Holden goes to the movies at Radio City in Chapter 18, when he's killing time before meeting his old classmate Carl Luce. He arrives during the stage show, which features the Rockettes and a rollerskating comedian. Holden is immediately perturbed by a man sitting behind him who, during the Rockettes' routine, repeatedly tells his wife, "You know what that is? That's precision." As for the comedian, Holden can't enjoy his jokes because he is unable to stop picturing the man practicing his skating, which seems "stupid." After that, Radio City's yearly Christmas show begins. Holden "can't see anything religious or pretty" about it and thinks that, as he told Sally Hayes when they saw it together last year, "old Jesus probably would've puked if He could see it." The only part of the show Holden likes, and thinks Jesus would have liked, is the sincere-seeming kettle drum player, who he and his brother Allie used to watch, and who Allie even wrote a fan letter to before his death.
By the time the movie begins, then, Holden is already overwhelmed by the apparent phoniness of most of what he's just witnessed (and most likely saddened by thoughts of the loss of his brother). The film turns out to be about an Englishman who comes home from the war, loses his memory, falls in love, and regains his memory in a happy ending—more phoniness, from Holden's perspective. "All I can say is," he narrates, "don't see it if you don't want to puke all over yourself." Yet the movie itself isn’t the most upsetting part of the experience for Holden. As usual, it’s the phony-seeming behavior of people around him that really upsets him. Holden tells the reader,
The part that got me was, there was a lady sitting next to me that cried all through the goddam picture. The phonier it got, the more she cried. You’d have thought she did it because she was kindhearted as hell, but I was sitting right next to her, and she wasn’t. She had this little kid with her that was bored as hell and had to go to the bathroom, but she wouldn’t take him. She kept telling him to sit still and behave himself. She was about as kindhearted as a goddam wolf. You take somebody that cries their eyes out over phony stuff in the movies, and nine times out of ten they’re mean bastards at heart. I’m not kidding.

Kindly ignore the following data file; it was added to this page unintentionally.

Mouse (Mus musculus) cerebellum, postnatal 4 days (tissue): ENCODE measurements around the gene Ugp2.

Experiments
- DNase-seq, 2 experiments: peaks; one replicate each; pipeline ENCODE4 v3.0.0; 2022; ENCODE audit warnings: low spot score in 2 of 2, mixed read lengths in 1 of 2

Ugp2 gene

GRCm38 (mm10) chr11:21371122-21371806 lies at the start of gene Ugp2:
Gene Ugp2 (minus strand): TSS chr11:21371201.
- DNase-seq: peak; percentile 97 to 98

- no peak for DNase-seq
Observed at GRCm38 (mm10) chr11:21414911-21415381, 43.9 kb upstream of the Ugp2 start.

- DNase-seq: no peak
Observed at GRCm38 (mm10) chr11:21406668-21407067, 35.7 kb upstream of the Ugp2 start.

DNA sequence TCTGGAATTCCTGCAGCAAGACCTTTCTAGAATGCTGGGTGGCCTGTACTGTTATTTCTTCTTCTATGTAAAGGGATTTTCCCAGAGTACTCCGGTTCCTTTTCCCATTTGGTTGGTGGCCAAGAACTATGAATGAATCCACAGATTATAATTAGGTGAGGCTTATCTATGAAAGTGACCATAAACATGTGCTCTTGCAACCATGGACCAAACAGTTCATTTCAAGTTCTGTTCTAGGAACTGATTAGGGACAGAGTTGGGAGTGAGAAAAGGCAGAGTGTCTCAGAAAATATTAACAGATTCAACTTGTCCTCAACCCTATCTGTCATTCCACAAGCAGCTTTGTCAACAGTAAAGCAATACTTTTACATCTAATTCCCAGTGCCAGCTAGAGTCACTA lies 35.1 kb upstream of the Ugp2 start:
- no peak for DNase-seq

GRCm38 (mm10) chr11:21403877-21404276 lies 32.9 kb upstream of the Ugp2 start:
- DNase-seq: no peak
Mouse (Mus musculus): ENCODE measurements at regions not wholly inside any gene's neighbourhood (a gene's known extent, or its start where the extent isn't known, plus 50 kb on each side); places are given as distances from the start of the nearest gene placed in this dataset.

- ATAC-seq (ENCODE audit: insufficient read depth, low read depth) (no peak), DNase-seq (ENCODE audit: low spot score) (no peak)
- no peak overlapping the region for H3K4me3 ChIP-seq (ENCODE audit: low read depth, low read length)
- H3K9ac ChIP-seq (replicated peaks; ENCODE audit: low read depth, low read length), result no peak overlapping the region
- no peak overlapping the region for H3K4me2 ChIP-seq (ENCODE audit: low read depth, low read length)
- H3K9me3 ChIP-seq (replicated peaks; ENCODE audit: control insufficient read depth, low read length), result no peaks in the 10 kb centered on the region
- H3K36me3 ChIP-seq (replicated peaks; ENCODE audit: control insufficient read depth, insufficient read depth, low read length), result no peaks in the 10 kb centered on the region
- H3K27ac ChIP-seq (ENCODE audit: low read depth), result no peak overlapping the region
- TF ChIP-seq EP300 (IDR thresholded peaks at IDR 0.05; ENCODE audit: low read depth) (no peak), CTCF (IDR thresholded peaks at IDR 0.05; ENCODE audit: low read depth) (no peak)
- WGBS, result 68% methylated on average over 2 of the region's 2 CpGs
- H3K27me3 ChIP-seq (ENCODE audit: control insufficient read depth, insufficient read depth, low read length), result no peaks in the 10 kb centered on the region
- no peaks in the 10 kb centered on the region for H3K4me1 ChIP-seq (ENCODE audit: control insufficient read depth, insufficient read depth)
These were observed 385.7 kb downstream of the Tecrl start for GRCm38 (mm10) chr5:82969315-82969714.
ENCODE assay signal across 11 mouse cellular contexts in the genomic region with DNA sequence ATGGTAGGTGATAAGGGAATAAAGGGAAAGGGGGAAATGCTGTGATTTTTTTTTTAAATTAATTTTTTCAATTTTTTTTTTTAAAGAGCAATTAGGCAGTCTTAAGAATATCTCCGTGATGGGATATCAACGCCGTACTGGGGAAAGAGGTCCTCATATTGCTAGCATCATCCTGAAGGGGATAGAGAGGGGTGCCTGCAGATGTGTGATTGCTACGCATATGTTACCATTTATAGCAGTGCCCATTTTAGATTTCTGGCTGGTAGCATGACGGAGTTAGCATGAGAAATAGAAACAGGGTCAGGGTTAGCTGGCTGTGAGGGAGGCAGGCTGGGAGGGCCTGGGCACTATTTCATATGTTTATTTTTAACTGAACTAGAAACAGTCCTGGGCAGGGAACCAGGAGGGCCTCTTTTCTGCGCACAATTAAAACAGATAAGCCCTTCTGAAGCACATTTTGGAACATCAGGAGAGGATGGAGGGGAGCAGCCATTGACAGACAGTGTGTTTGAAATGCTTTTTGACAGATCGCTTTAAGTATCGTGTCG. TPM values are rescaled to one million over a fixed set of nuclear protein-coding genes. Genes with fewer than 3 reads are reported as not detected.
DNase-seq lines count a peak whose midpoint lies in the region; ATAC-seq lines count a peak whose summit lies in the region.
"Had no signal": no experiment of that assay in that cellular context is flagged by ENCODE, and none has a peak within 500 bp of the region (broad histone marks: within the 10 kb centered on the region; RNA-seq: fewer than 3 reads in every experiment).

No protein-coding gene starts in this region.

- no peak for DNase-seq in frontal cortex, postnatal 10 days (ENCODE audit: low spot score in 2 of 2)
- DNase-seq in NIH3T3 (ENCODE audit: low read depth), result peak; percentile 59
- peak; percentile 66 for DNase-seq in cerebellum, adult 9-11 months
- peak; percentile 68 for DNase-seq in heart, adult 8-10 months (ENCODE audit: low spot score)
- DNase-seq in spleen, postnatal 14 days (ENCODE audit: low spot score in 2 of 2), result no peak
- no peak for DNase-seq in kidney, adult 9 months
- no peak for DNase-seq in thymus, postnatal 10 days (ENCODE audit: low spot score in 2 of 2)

Holden sees the behavior of the woman who cries during the movie (and of people who cry during the “phony stuff in the movies” in general) as hypocritical, shallow, self-centered, and cruel. While her tears over the fictional story on the screen might make her seem “kindhearted,” she’s practicing the opposite of kindness by ignoring the very real child beside her. In spite of his own often callous behavior, we see throughout the novel that unkindness in others is something Holden just can’t stand.
In addition, it’s significant that what so upsets Holden at the movies is that an adult’s unkind behavior is negatively impacting a “little kid.” Holden demonstrates a protective instinct toward children and childhood throughout The Catcher in the Rye
. After all, he lost his beloved brother Allie when Allie was just eleven years old—too young to have been tainted by the adult world of phoniness and disappointment. With Allie gone, Holden transfers his protective instincts to his ten-year-old sister, Phoebe. In Chapter 22, Phoebe asks Holden what he’d like to be, and he tells her his dream of being the “catcher in the rye”—a phrase he takes from a poem by Robert Burns:
Anyway, I keep picturing all these little kids playing some game in this big field of rye and all. Thousands of little kids, and nobody's around—nobody big, I mean—except me. And I'm standing on the edge of some crazy cliff. What I have to do, I have to catch everybody if they start to go over the cliff—I mean if they're running and they don't look where they're going I have to come out from somewhere and catch them. That's all I'd do all day. I'd just be the catcher in the rye and all. I know it's crazy, but that's the only thing I'd really like to be. I know it's crazy.